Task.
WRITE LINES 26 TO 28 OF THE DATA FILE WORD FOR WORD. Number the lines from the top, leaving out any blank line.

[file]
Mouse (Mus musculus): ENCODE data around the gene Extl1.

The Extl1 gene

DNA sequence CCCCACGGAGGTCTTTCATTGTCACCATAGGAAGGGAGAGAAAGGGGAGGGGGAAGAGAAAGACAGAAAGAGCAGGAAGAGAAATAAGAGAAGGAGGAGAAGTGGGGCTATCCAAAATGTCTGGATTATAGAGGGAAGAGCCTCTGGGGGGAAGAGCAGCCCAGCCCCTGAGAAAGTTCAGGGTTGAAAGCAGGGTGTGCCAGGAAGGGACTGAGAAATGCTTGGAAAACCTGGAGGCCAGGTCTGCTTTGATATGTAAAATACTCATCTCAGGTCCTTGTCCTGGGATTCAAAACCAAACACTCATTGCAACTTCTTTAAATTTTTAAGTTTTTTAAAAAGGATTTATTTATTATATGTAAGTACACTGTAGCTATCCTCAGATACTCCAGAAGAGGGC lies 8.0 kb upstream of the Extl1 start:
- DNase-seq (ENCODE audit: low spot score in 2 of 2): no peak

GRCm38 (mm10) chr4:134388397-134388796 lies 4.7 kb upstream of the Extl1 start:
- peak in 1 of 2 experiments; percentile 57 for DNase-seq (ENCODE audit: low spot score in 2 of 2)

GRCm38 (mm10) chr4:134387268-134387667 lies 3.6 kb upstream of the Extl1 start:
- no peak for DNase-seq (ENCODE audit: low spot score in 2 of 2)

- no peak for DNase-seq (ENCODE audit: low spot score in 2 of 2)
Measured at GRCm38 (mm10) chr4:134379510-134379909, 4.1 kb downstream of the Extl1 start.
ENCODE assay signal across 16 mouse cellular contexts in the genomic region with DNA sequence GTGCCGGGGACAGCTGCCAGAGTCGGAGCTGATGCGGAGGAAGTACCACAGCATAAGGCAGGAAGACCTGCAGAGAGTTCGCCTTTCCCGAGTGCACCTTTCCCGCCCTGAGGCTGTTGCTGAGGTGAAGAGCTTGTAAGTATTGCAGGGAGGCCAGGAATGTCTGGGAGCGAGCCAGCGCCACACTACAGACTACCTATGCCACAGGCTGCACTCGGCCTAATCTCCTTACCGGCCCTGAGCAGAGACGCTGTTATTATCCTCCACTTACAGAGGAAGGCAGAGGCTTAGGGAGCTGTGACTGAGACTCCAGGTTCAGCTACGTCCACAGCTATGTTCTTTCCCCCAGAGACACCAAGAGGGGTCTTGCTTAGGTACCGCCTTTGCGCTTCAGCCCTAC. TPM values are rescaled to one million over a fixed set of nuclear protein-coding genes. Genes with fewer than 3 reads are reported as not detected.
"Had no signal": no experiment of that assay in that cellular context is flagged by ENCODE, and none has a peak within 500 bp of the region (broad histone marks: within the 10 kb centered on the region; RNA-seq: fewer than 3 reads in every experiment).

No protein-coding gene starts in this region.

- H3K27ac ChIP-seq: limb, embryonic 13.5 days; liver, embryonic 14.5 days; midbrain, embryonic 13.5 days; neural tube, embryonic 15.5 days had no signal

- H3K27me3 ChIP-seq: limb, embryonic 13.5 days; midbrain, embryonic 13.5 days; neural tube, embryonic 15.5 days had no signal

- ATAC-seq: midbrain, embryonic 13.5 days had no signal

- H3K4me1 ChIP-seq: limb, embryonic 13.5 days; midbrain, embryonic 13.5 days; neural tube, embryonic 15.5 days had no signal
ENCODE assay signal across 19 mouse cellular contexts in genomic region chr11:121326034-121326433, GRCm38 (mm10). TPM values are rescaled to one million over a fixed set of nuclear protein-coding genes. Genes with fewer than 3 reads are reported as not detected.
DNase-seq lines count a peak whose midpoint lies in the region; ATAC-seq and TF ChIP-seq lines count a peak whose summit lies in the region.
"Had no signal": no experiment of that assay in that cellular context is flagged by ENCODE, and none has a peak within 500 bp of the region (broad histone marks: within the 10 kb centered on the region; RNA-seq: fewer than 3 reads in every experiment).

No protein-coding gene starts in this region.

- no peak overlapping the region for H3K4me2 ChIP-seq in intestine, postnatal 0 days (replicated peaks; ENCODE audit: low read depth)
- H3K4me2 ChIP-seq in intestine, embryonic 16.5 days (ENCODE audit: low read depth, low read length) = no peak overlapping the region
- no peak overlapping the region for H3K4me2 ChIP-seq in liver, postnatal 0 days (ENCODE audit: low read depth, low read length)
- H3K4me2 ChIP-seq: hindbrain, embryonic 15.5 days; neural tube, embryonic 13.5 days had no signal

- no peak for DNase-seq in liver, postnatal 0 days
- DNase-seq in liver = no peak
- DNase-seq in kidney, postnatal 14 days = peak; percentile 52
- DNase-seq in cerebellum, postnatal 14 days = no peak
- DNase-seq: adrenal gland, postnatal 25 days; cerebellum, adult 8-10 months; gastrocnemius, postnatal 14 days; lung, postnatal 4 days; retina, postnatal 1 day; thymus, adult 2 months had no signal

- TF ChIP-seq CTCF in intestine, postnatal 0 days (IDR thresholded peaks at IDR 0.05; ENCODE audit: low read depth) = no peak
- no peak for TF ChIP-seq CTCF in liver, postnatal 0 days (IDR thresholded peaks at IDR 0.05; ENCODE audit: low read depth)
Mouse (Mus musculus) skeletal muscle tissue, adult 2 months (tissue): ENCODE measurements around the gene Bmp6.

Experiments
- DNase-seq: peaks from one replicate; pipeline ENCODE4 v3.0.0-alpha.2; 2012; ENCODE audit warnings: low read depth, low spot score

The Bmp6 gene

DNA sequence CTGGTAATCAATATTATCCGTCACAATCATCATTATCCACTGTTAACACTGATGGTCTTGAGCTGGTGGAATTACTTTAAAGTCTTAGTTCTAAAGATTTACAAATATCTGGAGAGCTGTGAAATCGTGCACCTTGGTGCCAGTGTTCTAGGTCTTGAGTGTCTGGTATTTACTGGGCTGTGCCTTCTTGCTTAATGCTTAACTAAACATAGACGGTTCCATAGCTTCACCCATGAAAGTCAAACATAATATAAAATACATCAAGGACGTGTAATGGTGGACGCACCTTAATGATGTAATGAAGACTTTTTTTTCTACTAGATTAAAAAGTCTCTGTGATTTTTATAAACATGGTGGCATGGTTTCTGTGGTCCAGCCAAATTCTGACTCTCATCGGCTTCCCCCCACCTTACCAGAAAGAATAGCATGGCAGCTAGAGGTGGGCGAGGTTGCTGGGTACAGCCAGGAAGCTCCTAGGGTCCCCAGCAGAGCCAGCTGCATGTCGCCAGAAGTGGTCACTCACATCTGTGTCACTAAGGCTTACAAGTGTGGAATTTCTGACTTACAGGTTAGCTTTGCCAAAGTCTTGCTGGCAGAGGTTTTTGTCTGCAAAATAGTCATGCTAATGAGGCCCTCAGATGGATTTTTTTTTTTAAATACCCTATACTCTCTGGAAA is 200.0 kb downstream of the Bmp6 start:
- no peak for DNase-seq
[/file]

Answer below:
- no peak for DNase-seq in liver, postnatal 0 days
- DNase-seq in liver = no peak
- DNase-seq in kidney, postnatal 14 days = peak; percentile 52